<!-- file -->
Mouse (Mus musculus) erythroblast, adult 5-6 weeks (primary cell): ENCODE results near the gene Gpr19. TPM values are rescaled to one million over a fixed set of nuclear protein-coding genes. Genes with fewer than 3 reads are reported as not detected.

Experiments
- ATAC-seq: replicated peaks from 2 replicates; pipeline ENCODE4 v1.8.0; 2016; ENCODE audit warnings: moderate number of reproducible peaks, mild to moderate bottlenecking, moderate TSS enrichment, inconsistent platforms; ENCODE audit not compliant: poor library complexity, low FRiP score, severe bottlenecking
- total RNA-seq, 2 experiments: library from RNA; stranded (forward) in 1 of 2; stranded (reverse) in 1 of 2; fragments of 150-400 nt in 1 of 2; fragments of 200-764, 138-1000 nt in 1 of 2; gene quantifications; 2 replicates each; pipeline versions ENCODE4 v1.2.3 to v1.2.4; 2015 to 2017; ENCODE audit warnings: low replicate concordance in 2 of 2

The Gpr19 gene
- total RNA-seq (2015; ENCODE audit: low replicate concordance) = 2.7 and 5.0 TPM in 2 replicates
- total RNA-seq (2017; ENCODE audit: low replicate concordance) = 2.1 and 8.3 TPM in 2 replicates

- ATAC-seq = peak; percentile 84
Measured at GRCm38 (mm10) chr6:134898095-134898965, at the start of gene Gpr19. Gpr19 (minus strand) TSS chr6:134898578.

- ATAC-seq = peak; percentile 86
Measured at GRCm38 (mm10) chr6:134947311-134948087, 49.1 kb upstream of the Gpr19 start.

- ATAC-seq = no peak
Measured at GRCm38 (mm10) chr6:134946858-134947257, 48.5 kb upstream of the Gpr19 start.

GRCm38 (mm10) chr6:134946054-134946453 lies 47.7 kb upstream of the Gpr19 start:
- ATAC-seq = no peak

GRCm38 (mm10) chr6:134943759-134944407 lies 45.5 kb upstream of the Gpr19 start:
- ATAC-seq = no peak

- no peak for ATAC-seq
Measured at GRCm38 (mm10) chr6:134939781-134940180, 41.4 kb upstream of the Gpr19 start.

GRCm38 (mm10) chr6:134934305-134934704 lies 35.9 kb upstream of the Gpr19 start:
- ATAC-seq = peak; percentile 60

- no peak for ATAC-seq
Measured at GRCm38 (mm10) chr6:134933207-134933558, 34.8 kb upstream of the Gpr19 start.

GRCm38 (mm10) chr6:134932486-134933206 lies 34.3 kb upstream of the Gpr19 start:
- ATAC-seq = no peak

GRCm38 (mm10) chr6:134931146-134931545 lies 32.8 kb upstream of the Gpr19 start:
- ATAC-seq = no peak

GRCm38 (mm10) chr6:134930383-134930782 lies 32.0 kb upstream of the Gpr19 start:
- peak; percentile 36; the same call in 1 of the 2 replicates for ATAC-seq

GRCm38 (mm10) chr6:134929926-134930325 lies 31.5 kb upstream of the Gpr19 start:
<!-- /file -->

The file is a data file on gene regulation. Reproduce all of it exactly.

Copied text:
Mouse (Mus musculus) erythroblast, adult 5-6 weeks (primary cell): ENCODE results near the gene Gpr19. TPM values are rescaled to one million over a fixed set of nuclear protein-coding genes. Genes with fewer than 3 reads are reported as not detected.

Experiments
- ATAC-seq: replicated peaks from 2 replicates; pipeline ENCODE4 v1.8.0; 2016; ENCODE audit warnings: moderate number of reproducible peaks, mild to moderate bottlenecking, moderate TSS enrichment, inconsistent platforms; ENCODE audit not compliant: poor library complexity, low FRiP score, severe bottlenecking
- total RNA-seq, 2 experiments: library from RNA; stranded (forward) in 1 of 2; stranded (reverse) in 1 of 2; fragments of 150-400 nt in 1 of 2; fragments of 200-764, 138-1000 nt in 1 of 2; gene quantifications; 2 replicates each; pipeline versions ENCODE4 v1.2.3 to v1.2.4; 2015 to 2017; ENCODE audit warnings: low replicate concordance in 2 of 2

The Gpr19 gene
- total RNA-seq (2015; ENCODE audit: low replicate concordance) = 2.7 and 5.0 TPM in 2 replicates
- total RNA-seq (2017; ENCODE audit: low replicate concordance) = 2.1 and 8.3 TPM in 2 replicates

- ATAC-seq = peak; percentile 84
Measured at GRCm38 (mm10) chr6:134898095-134898965, at the start of gene Gpr19. Gpr19 (minus strand) TSS chr6:134898578.

- ATAC-seq = peak; percentile 86
Measured at GRCm38 (mm10) chr6:134947311-134948087, 49.1 kb upstream of the Gpr19 start.

- ATAC-seq = no peak
Measured at GRCm38 (mm10) chr6:134946858-134947257, 48.5 kb upstream of the Gpr19 start.

GRCm38 (mm10) chr6:134946054-134946453 lies 47.7 kb upstream of the Gpr19 start:
- ATAC-seq = no peak

GRCm38 (mm10) chr6:134943759-134944407 lies 45.5 kb upstream of the Gpr19 start:
- ATAC-seq = no peak

- no peak for ATAC-seq
Measured at GRCm38 (mm10) chr6:134939781-134940180, 41.4 kb upstream of the Gpr19 start.

GRCm38 (mm10) chr6:134934305-134934704 lies 35.9 kb upstream of the Gpr19 start:
- ATAC-seq = peak; percentile 60

- no peak for ATAC-seq
Measured at GRCm38 (mm10) chr6:134933207-134933558, 34.8 kb upstream of the Gpr19 start.

GRCm38 (mm10) chr6:134932486-134933206 lies 34.3 kb upstream of the Gpr19 start:
- ATAC-seq = no peak

GRCm38 (mm10) chr6:134931146-134931545 lies 32.8 kb upstream of the Gpr19 start:
- ATAC-seq = no peak

GRCm38 (mm10) chr6:134930383-134930782 lies 32.0 kb upstream of the Gpr19 start:
- peak; percentile 36; the same call in 1 of the 2 replicates for ATAC-seq

GRCm38 (mm10) chr6:134929926-134930325 lies 31.5 kb upstream of the Gpr19 start: